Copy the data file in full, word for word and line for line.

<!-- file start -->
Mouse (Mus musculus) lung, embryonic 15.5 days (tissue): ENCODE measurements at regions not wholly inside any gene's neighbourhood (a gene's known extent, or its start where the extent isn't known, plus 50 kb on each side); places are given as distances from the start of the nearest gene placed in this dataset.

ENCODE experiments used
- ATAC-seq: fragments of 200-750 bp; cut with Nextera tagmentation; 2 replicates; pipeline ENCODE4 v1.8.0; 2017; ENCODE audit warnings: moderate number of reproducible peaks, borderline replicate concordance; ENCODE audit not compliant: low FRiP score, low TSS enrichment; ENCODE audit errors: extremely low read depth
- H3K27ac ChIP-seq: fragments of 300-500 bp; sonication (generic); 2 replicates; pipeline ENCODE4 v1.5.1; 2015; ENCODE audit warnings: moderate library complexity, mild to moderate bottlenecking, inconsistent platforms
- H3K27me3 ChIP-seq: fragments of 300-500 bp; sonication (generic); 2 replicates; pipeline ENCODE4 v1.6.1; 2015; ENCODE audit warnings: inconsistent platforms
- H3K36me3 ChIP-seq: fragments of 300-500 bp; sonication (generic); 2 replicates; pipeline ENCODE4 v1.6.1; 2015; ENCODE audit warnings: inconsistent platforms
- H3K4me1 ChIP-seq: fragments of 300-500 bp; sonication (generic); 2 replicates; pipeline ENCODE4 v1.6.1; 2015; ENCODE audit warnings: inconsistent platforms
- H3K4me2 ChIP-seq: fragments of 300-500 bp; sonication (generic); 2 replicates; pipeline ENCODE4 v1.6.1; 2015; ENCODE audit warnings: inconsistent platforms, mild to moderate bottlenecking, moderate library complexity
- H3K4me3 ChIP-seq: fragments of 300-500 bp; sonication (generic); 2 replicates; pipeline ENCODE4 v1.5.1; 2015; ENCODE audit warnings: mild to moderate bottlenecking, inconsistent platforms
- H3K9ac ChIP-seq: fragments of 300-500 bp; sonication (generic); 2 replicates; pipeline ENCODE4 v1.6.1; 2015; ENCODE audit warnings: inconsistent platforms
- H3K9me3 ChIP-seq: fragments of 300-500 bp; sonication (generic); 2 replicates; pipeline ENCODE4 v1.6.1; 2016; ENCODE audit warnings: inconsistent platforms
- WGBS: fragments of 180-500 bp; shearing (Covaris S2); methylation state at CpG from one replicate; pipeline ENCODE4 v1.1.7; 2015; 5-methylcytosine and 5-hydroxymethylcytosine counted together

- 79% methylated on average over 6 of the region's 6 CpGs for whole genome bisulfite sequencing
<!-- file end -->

Mouse (Mus musculus) lung, embryonic 15.5 days (tissue): ENCODE measurements at regions not wholly inside any gene's neighbourhood (a gene's known extent, or its start where the extent isn't known, plus 50 kb on each side); places are given as distances from the start of the nearest gene placed in this dataset.

ENCODE experiments used
- ATAC-seq: fragments of 200-750 bp; cut with Nextera tagmentation; 2 replicates; pipeline ENCODE4 v1.8.0; 2017; ENCODE audit warnings: moderate number of reproducible peaks, borderline replicate concordance; ENCODE audit not compliant: low FRiP score, low TSS enrichment; ENCODE audit errors: extremely low read depth
- H3K27ac ChIP-seq: fragments of 300-500 bp; sonication (generic); 2 replicates; pipeline ENCODE4 v1.5.1; 2015; ENCODE audit warnings: moderate library complexity, mild to moderate bottlenecking, inconsistent platforms
- H3K27me3 ChIP-seq: fragments of 300-500 bp; sonication (generic); 2 replicates; pipeline ENCODE4 v1.6.1; 2015; ENCODE audit warnings: inconsistent platforms
- H3K36me3 ChIP-seq: fragments of 300-500 bp; sonication (generic); 2 replicates; pipeline ENCODE4 v1.6.1; 2015; ENCODE audit warnings: inconsistent platforms
- H3K4me1 ChIP-seq: fragments of 300-500 bp; sonication (generic); 2 replicates; pipeline ENCODE4 v1.6.1; 2015; ENCODE audit warnings: inconsistent platforms
- H3K4me2 ChIP-seq: fragments of 300-500 bp; sonication (generic); 2 replicates; pipeline ENCODE4 v1.6.1; 2015; ENCODE audit warnings: inconsistent platforms, mild to moderate bottlenecking, moderate library complexity
- H3K4me3 ChIP-seq: fragments of 300-500 bp; sonication (generic); 2 replicates; pipeline ENCODE4 v1.5.1; 2015; ENCODE audit warnings: mild to moderate bottlenecking, inconsistent platforms
- H3K9ac ChIP-seq: fragments of 300-500 bp; sonication (generic); 2 replicates; pipeline ENCODE4 v1.6.1; 2015; ENCODE audit warnings: inconsistent platforms
- H3K9me3 ChIP-seq: fragments of 300-500 bp; sonication (generic); 2 replicates; pipeline ENCODE4 v1.6.1; 2016; ENCODE audit warnings: inconsistent platforms
- WGBS: fragments of 180-500 bp; shearing (Covaris S2); methylation state at CpG from one replicate; pipeline ENCODE4 v1.1.7; 2015; 5-methylcytosine and 5-hydroxymethylcytosine counted together

- 79% methylated on average over 6 of the region's 6 CpGs for whole genome bisulfite sequencing